Now the thing about going to the theatre with the now rather aurally-challenged granny is that when we book we book disabled seats and these have to be done on the phone. So when the operator says "row C" you assume there is also a row A and a row B. Well, there isn't and we are in the front row whilst Frankie Valli and the Four Seasons sing, groove, dance, play various musical instruments and generally gyrate just inches from our heads. And the choice at various points in the action is either to be blinded by the spotlights if we looked at their faces, or keep our eyes on the action at knee-level and below. I can't speak for the intrepid granny but in my case it was mostly the latter.   Anyway, all good fun and then it's back to the club for a nightcap before retiring - in the entirely not ageist sense of the word.

The next day, with the intrepid granny safely tucked in a taxi and on her way to the station, I wended my way by foot and tube to a studio tucked next to the Old Vic where The Solid Life of Sugar Water was in rehearsal. Having seen the production twice at the Edinburgh Fringe last summer, it is a beautifully-written piece that number 1 is most fortunate to be a part of. And listening to Amit Sharma, the director, working with number 1 and Arthur Hughes for it is a two-hander, was such a lesson in reaching beyond the dialogue and into the intense emotional sub-structure beneath. Admiration doesn't even cover it; the power of not just the words and gestures but also the silences that lie between that Amit draws out from the performers is extraordinary. I can't wait to see it again at the National in March.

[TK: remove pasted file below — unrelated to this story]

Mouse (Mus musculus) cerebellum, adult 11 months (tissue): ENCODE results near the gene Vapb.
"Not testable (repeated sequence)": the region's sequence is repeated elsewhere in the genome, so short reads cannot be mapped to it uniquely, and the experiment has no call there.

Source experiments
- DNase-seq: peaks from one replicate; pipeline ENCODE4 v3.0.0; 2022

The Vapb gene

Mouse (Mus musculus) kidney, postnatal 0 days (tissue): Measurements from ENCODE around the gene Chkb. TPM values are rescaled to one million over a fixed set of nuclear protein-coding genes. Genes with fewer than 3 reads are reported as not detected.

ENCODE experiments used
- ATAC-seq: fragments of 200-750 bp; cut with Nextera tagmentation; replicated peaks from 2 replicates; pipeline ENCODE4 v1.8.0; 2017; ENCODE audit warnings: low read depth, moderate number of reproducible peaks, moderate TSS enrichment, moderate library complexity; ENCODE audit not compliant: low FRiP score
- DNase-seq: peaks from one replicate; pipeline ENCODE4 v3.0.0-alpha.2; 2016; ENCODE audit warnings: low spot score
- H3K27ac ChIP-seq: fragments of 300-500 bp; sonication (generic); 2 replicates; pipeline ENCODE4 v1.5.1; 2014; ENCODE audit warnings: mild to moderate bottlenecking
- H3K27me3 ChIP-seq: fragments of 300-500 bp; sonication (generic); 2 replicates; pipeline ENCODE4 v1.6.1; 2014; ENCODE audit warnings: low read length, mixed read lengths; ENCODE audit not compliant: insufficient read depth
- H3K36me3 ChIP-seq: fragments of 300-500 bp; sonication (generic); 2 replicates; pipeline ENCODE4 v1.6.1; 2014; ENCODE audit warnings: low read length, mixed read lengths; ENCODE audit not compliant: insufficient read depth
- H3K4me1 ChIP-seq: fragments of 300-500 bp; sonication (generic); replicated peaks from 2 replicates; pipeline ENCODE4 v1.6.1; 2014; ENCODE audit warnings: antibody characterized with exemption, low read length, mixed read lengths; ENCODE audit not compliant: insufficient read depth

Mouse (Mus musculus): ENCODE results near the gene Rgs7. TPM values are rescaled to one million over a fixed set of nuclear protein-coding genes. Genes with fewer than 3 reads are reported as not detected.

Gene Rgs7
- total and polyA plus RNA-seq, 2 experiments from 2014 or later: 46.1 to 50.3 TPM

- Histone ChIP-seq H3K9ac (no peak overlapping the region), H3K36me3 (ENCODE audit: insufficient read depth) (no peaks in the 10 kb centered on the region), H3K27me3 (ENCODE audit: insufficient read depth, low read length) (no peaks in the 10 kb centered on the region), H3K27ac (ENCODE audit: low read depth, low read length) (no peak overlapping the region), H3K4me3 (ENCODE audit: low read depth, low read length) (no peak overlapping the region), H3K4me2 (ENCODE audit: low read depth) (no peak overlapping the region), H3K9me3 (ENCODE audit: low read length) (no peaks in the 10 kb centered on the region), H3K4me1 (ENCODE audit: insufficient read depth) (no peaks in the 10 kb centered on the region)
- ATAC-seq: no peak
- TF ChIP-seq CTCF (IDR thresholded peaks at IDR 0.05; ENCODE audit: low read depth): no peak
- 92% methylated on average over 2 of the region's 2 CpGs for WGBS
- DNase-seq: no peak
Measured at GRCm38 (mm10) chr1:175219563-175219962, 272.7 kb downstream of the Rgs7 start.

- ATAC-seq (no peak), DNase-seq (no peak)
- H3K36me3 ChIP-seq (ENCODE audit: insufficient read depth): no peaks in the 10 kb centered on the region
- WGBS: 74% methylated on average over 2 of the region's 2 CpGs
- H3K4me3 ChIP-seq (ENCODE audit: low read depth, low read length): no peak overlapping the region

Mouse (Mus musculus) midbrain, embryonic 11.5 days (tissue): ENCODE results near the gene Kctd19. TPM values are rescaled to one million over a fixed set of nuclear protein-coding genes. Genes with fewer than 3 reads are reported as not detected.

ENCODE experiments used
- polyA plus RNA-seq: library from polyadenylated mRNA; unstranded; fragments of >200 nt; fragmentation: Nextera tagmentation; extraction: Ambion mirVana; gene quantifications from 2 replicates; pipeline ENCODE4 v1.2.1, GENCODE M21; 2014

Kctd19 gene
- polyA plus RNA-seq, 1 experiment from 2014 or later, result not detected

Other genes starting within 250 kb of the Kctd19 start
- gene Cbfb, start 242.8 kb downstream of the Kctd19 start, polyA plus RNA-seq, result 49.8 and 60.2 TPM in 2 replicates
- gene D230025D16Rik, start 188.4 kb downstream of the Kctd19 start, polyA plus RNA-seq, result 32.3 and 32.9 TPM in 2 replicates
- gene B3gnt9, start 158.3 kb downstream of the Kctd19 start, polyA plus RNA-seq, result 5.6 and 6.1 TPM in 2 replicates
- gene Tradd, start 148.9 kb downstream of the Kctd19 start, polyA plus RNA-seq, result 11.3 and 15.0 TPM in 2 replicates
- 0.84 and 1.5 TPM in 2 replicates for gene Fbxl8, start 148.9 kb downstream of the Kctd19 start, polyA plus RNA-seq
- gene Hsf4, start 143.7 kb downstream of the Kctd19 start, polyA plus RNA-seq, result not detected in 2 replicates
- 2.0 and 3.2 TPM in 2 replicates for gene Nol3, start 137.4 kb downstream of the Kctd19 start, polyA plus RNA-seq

So a multilayering of female family relationships and a seat on both sides of the footlights has made for an unforgettable couple of days and the rest of January is less bleak as a result. 

Rehearsals in progress with a cameraman filming a documentary for television, apparently! 

Sunday, 10 January 2016

Say Goodbye to 2015!

Last night, I stood on my chair (having removed my kitten heels) and made a speech to my friends entitled 'A Steep Upward Trajectory'. Given that I was speaking entirely off the cuff, as it were, with no prior plan of what I wanted to say in any more than the vaguest of terms, I chose a pretty difficult title after the number of cocktails and glasses of red wine I had consumed courtesy of Skip and Mrs Broccoli, for New Year's Eve was celebrated at their house this year. However, in the same manner that I think I know all the words to Friday I'm In Love by The Cure when I have consumed sufficient alcohol for the purposes of karaoke, I truly believed that I could stand on my chair and make a heartfelt speech to my chums. This morning, my beloved commented (and not for the first time) 'mercifully short'!